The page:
Monday, June 20, 2011


(May 1998, U.S.)

It seems that ever since INDEPENDENCE DAY in 1996, Hollywood has been looking for new and seemingly inventive ways to destroy our planet. To be honest, after 9-11 I thought that they might calm down a bit and take a more sensitive approach to our global destruction. Well, one can dream, right? No, it didn't happen. If anything, it's gotten much worse. This planet of ours has been subjected to every sort of phenomenal weather event and every sort of alien invasion that could be dreamt up. Who could possibly deny that this sort of screen insanity hasn't possibly inspired global terrorists to inflict their evil on the United States and the rest of the world? Well, it's an argument anyway.

So, let's recall the Summer of 1998 together. Our cities were being destroyed on screen three times over. Two studios were competing head-to-head with oversized outer space rocks hitting the Earth and a new form of Godzilla was wreaking havoc in New York City. DEEP IMPACT was one of those films but it dared to do something that I hadn't seen any disaster film do since THE TOWERING INFERNO (1974); the film dared to be human. You see, when you really think about it, the concept of spending the better part of year preparing yourself and your life for a comet that is going to collide with the Earth is not exactly a fun or exciting prospect. It's actually quite frightening. How are you going to spend the remaining part of your life? What will you accomplish? Who will you reconcile with before the end comes? Will we be saved in the end? Who will be pre-selected to survive in government-built caves? These are questions that surround characters in the film you can actually come to care about as the story builds to its disasterous climax. Not to say that DEEP IMPACT doesn't come with its share of fun, especially the outer space sequences when our brave astronauts of the world come together to try and destroy the comet. Oh yeah, and we also have our first African-American president of the United States on screen in the form of Morgan Freeman, ten years before our own president is elected to office.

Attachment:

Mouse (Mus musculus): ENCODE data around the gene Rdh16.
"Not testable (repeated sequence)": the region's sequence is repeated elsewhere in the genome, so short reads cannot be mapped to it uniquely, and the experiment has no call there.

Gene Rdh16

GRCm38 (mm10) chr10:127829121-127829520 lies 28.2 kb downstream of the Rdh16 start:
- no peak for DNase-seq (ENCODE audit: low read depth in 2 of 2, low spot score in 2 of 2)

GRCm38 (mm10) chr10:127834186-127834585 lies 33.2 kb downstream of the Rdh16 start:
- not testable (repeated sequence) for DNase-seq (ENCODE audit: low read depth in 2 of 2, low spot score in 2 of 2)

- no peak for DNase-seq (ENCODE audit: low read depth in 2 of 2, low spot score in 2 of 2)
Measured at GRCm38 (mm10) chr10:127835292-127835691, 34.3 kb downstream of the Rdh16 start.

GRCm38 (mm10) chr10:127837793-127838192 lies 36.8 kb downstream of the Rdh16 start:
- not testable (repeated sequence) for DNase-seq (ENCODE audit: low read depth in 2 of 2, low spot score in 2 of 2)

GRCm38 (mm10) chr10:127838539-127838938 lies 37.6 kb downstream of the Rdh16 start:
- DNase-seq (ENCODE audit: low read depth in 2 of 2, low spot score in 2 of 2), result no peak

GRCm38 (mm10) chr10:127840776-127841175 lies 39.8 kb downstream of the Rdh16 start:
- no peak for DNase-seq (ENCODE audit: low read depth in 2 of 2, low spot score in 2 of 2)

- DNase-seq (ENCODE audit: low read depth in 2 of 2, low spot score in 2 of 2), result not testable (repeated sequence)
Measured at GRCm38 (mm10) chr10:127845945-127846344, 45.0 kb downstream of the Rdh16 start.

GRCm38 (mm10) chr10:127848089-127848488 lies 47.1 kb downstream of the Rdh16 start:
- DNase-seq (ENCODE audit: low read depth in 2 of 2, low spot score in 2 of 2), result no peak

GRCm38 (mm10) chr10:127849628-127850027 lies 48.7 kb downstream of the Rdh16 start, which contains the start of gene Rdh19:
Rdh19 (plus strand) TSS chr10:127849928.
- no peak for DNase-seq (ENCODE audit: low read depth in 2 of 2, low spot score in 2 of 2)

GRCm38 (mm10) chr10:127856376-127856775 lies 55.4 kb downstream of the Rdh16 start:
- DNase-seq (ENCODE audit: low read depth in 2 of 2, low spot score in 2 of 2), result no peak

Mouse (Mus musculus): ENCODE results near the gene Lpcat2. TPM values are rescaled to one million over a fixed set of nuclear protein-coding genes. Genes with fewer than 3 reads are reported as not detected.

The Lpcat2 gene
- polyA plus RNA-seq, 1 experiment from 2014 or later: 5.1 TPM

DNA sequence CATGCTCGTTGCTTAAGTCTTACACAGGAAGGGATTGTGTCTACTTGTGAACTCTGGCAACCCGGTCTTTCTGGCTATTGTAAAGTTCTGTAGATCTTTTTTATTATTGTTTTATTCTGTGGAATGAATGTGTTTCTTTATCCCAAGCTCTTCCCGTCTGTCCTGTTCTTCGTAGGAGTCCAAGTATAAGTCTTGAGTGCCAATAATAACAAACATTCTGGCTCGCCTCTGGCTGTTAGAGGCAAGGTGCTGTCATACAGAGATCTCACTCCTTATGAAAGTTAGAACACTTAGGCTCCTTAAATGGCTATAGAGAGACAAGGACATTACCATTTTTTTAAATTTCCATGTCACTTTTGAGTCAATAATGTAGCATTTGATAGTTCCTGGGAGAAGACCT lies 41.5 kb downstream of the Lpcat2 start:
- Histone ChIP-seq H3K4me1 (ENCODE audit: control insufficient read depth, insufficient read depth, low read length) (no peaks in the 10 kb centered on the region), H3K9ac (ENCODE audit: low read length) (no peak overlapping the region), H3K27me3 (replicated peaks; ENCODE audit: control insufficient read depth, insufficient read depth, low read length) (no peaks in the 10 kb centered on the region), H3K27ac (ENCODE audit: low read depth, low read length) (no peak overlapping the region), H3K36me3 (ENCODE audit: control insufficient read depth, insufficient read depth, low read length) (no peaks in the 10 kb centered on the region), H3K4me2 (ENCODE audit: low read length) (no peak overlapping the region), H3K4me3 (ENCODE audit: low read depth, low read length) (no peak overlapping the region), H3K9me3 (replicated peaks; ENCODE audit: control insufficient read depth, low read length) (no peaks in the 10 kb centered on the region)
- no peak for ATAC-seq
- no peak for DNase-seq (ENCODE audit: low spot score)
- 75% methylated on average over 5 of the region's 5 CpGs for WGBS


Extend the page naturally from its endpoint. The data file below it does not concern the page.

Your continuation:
DEEP IMPACT lives up to its title, not only in it's physical impact with our planet, but its impact on the lives of those it will impact (there's that word again!). It's a human disaster film that can actually choke you up at certain moments. For myself, when Tea Leoni's character is in her father's arms standing on the beach in front of the house she grew up in and says, "Daddy." just before the fatal tidal wave destroys them both, I can't help but develop a lump in my throat. If the end were to come today, there's nowhere on Earth I'd want to be except at my beach house clutching my wife and child. Touching, isn't it?

Favorite line or dialogue:

President Tom Beck: "Good evening. A few minutes ago, the Unites States ambassadors to every country in the world told the leaders of those nations what I am about to tell you. It's a bit complicated. So it will take some time. So I hope you will bear with me and hear what I have to say. A little over a year ago, two American astronomers, Marcus Wolf and Leo Biederman, working on a mountain top in Arizona, saw something in the night sky that caused them great concern - a comet. But the comet was, well, there was a remote possibility that the comet was on a path that could bring it into direct contact with the Earth..."

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